TNH: When will the mound of Amphipolis be open to visitors?
LM: The Tomb of Amphipolis, we had said, should already be open to visits for special groups of the public. Unfortunately, severe weather phenomena created problems in Amphipolis and Timvos and in the wider area of Serres. So we have a delay in that. It could be accessible after 15-20 days, but it will be accessible, as I said, for special groups of the public, that is, for 5-6 people at a time and for a limited time, because the project is in progress and we are waiting for the installation of the contractor, who will work abroad, in order to lighten the pillars, which at the moment protect the monument. I will go up to Amphipolis very soon and I will say this, that traffic may start, but it will be for a limited time, because the project must be completed by the end of December 2023. Therefore, the contractor needs time to complete the tasks foreseen by the study.
TNH: Do you hope for funding from the Greek Diaspora for the museums that became Legal Entities under Public Law, with a law voted against by all the opposition parties?
LM: One of the objectives of the Museums, as Legal Entities under Public Law, is to attract sponsorships. This does not mean that the Greek state will stop financing them. Obviously, it will continue to finance them, but having an administrative and financial autonomy, the Boards of Directors can attract sponsorship programs and it is certain that they will also appeal to the Diaspora. And I must say, that especially for the National Archaeological Museum, because the plans for the future expansion that were presented were liked by many expatriates, among others, there are already proposals from Greeks abroad, who want to support the whole program.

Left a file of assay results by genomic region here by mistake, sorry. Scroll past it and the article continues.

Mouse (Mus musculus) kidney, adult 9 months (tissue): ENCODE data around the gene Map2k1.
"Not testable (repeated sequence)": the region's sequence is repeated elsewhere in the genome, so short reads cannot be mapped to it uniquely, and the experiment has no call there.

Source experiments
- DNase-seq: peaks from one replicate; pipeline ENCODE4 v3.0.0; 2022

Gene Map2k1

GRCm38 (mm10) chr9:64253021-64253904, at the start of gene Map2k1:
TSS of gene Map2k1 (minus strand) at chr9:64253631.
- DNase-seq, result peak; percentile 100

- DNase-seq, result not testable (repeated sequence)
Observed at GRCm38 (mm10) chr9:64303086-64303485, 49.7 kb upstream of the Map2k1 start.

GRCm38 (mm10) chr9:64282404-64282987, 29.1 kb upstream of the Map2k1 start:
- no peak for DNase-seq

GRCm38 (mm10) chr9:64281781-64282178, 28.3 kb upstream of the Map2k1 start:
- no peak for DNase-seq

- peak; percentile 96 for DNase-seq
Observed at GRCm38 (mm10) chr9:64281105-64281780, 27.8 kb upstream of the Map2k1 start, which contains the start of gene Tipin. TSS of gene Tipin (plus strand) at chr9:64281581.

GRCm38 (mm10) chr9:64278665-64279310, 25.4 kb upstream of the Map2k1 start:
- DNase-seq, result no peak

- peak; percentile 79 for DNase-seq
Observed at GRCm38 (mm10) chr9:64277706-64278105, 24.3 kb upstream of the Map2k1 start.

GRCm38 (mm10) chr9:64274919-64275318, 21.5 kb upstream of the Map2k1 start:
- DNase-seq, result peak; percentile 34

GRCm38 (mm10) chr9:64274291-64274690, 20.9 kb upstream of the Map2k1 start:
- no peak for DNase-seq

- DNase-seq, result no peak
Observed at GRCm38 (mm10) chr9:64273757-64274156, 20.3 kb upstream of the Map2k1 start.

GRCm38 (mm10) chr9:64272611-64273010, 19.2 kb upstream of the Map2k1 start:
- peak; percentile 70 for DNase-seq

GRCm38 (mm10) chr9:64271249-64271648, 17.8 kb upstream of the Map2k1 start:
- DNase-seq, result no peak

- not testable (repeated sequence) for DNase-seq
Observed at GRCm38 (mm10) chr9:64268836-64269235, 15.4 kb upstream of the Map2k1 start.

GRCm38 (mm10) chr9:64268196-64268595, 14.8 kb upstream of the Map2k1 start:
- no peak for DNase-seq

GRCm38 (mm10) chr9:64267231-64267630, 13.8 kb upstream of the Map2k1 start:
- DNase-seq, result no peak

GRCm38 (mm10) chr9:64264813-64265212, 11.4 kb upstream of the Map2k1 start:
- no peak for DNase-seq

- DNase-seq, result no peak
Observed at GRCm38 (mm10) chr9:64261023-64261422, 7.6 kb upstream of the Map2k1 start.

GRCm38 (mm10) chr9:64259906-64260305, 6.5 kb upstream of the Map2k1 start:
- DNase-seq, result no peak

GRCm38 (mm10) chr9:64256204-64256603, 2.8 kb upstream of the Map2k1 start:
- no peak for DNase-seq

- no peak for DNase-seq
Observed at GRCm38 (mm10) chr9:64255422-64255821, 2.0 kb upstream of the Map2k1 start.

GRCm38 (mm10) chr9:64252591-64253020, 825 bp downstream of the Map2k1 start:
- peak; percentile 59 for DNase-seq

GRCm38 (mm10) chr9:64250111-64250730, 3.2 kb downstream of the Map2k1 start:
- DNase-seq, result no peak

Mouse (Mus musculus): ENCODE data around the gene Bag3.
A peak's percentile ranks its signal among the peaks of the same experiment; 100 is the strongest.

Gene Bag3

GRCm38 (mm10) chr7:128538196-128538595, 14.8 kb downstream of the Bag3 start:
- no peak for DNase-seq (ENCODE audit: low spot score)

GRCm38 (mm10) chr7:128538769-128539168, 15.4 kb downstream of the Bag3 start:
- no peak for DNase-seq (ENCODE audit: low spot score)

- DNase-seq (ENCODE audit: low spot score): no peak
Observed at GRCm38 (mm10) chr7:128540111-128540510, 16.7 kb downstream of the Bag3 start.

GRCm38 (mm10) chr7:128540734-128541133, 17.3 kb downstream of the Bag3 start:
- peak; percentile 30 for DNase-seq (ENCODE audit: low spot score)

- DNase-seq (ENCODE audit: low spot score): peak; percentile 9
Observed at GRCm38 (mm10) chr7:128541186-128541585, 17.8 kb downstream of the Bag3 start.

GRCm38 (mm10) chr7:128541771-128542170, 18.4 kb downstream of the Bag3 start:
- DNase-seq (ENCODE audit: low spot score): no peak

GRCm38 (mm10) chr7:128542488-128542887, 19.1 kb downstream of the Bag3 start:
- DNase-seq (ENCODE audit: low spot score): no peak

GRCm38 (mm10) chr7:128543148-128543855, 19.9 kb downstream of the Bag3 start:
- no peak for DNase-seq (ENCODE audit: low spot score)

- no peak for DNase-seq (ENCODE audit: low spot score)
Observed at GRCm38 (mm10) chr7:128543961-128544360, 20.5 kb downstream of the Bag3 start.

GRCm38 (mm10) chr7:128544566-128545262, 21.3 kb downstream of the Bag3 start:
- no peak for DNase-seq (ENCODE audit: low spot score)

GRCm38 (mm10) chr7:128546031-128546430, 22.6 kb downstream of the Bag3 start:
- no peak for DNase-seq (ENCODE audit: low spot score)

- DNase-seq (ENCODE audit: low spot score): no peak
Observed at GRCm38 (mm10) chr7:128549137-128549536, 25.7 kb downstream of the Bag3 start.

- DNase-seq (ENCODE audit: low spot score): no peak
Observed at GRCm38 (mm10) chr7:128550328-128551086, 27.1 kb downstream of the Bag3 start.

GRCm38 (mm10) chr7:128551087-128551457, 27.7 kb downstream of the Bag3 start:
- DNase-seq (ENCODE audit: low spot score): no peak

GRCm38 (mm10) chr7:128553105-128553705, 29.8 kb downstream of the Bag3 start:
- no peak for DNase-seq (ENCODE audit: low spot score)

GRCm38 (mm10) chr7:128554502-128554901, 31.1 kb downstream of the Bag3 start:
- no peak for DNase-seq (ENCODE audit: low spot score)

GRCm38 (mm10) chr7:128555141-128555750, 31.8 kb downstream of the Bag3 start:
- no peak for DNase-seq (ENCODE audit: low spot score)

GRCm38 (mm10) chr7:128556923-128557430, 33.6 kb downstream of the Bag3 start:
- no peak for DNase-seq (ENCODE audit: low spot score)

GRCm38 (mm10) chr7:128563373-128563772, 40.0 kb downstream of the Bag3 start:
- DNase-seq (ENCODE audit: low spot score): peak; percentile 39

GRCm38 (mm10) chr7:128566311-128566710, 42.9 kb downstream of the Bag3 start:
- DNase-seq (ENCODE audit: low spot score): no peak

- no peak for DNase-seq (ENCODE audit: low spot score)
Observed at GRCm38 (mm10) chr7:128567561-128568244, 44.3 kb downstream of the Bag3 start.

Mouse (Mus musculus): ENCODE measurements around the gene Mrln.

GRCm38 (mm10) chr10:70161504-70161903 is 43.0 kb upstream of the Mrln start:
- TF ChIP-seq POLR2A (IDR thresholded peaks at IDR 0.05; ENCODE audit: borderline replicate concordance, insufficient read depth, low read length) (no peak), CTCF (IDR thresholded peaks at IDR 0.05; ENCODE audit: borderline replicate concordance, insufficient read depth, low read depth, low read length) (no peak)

TNH: The Recovery Fund is going to finance the excavation of a Minoan palace near the Dikteon Cave in Crete. What are the prospects of this excavation?
LM: The Recovery Fund will not finance excavations at Dikteon Antron, it will finance the improvement of its visitor site, because as you know, in order to visit Dikteon Antron, one needs to climb a rather difficult path. This is almost impossible for visitors who have some mobility issues. Therefore, in Dikteon Antron we are creating a cable car, so that the monument can be accessible to all our fellow citizens and, at the same time, we are renovating Europe Square, in order to restore as much as possible its form, which today is not the best, and to make it consistent with the wider archaeological and cultural landscape.
TNH: Madam Minister, thank you for the time you dedicated to the National Herald, on your short trip to New York.
LM: Thank you very much, as well. I would also like to say that Ethnikos Kirikas is almost the only newspaper in the Omogenia, which has credibility and maintains this level in such a persistent way. It informs the community in both English and Greek with validity about everything that is happening in Greece, but at the same time it also gives us in Greece information, which is very important, on issues concerning the Omogenia, which otherwise we would not know about.